Claim to Fame: Daughter of Dr. Habil Khorakiwala, Founder, Wockhardt
After finishing her graduation from NYU, Zahabiya dabbled into a bubble tea business along with a friend. She started a café and launched products in Bombay. As her friend moved back to the US it was a lone journey as there is so much required to sustain a startup. Remembering how the startup fared at that time, Zahabiya says, “The acceptance was negligible as it was a new concept. We were too young, just fresh out of college.” However, working on a startup gave her a good flavor of ground realities. Thereafter, Zahabiya went on to do her MBA before joining the family business in 2010. At that time the South Bombay hospital was under construction so she got an opportunity to oversee construction, planning and recruitment. Setting up service standards, making sure the protocol is placed, launching, marketing, were areas she worked upon. South Bombay being Wockhardt’s flagship hospital marking its entry back in the metro was the most prestigious hospital for Zahabiya.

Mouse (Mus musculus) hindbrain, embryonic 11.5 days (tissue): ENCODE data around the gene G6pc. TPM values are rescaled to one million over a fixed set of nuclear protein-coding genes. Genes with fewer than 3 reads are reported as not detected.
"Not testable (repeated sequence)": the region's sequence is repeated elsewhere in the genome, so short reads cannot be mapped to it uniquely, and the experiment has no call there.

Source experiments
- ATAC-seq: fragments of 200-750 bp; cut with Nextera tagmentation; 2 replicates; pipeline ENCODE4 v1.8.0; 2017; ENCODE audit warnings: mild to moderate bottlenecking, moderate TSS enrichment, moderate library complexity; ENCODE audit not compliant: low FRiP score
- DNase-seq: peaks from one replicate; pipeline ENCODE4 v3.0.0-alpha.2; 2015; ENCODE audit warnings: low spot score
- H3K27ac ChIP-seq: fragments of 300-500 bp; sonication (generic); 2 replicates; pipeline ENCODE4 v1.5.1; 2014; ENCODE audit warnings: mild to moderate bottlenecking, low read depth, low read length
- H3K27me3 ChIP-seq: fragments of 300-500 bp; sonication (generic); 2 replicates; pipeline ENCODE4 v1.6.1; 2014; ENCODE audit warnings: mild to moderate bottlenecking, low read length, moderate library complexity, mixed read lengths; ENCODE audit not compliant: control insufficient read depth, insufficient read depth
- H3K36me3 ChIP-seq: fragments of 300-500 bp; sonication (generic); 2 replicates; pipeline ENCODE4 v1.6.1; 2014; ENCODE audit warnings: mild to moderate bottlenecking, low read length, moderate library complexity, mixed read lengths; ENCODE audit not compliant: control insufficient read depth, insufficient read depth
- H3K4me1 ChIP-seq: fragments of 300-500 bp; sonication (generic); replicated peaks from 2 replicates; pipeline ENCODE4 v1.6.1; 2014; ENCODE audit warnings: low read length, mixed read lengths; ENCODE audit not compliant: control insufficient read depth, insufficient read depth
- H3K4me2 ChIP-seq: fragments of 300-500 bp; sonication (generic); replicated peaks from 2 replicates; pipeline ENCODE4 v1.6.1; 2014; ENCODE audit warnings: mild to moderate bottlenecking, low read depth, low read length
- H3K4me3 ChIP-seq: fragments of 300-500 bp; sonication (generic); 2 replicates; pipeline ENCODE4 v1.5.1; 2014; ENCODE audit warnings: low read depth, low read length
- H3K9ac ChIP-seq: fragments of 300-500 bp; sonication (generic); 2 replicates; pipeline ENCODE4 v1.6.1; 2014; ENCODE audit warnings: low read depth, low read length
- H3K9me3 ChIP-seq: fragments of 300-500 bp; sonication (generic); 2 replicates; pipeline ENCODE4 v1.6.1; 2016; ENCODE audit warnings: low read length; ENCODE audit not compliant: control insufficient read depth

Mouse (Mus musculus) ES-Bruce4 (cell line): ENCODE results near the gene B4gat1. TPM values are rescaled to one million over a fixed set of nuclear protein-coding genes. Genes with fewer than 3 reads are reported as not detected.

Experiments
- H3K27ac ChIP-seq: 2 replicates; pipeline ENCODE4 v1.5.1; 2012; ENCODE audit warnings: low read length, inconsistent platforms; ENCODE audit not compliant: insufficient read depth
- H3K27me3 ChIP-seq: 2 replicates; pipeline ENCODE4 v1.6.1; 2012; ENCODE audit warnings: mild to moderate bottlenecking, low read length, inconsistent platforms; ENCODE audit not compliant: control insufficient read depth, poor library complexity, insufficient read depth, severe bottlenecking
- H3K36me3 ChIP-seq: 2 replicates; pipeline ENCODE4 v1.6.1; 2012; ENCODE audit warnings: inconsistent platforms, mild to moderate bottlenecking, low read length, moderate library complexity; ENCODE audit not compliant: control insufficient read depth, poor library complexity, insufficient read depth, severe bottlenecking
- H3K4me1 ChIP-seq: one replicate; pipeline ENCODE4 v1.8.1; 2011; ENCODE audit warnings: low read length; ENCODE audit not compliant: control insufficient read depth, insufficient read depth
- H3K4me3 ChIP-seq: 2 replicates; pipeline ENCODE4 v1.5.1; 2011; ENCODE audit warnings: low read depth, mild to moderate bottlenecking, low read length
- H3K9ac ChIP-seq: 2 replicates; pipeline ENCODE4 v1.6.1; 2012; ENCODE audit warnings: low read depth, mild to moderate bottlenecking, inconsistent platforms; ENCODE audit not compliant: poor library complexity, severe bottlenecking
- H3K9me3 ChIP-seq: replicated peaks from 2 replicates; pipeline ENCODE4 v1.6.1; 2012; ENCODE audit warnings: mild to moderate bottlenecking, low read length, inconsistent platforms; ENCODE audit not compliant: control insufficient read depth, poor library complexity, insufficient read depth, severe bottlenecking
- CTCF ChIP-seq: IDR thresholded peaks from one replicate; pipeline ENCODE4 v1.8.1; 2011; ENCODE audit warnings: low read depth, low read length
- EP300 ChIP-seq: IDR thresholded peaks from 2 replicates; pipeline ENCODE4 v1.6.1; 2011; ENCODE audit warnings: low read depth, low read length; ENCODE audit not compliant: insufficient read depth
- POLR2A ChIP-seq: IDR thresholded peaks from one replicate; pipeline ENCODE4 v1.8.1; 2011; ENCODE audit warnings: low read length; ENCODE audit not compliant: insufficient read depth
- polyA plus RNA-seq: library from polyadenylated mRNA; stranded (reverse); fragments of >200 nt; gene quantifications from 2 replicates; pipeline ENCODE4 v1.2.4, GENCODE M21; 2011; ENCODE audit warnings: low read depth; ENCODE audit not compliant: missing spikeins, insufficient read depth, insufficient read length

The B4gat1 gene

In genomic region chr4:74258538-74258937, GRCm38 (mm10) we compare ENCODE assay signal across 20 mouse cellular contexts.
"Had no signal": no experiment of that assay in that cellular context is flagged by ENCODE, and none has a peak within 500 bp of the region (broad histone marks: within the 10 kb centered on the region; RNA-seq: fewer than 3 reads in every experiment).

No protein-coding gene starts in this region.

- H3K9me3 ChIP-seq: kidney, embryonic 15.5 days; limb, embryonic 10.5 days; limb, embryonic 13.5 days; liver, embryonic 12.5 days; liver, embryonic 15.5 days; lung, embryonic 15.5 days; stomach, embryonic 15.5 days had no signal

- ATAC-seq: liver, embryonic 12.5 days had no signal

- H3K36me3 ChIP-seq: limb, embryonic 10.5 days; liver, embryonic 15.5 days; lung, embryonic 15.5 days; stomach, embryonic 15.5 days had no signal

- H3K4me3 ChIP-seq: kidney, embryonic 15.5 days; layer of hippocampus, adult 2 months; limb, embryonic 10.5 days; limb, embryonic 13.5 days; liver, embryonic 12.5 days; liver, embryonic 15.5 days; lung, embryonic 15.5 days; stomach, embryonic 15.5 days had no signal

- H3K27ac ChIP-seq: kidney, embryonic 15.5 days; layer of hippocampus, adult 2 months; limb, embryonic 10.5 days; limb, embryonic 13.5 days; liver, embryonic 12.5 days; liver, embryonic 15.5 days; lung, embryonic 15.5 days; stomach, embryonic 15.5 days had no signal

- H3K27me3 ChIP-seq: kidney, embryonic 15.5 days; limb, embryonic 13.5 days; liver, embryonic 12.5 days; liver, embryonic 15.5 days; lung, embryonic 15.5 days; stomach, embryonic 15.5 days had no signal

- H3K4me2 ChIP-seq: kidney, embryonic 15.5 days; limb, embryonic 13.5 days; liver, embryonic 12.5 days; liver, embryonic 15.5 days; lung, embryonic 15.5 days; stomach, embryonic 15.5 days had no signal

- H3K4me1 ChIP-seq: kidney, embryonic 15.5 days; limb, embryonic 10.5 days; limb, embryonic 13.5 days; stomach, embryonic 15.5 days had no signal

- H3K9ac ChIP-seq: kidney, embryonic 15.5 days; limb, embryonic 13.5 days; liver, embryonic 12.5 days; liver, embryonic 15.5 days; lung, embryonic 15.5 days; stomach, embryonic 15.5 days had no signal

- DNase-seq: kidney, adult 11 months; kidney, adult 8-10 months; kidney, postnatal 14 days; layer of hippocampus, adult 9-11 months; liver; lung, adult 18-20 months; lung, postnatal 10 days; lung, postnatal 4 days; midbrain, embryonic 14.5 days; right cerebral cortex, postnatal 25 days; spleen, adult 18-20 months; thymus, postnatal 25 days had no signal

On how she earned her present position, Zahabiya shares, “When I joined initially for about six months there was a COO for business handling all the hospitals. My role was really kind of shadow him. I also learnt about the business. Within six months I was given the responsibility of managing director. All the hospital heads started reporting into me including the functional heads. I had the responsibility of the P&L as well as the operating responsibility of all the hospitals.” Zahabiya brought in certain technologies like integrating all the information around the patient including radiology, CT scan, pathology done by monitors, to free nursing time for actual patient care rather than documentation. Other than that she also started a pediatric heart specialist programme. Wockhardt has a stronger presence in tier-II cities as well and was the first corporate group to venture out of the metros. When asked about moving outside the Western region Zahabiya replies, “We feel we can dominate the West. It’s much more than what we would be able to do everywhere.”
This article first appeared in the Indian edition of Entrepreneur magazine (August 2016 Issue).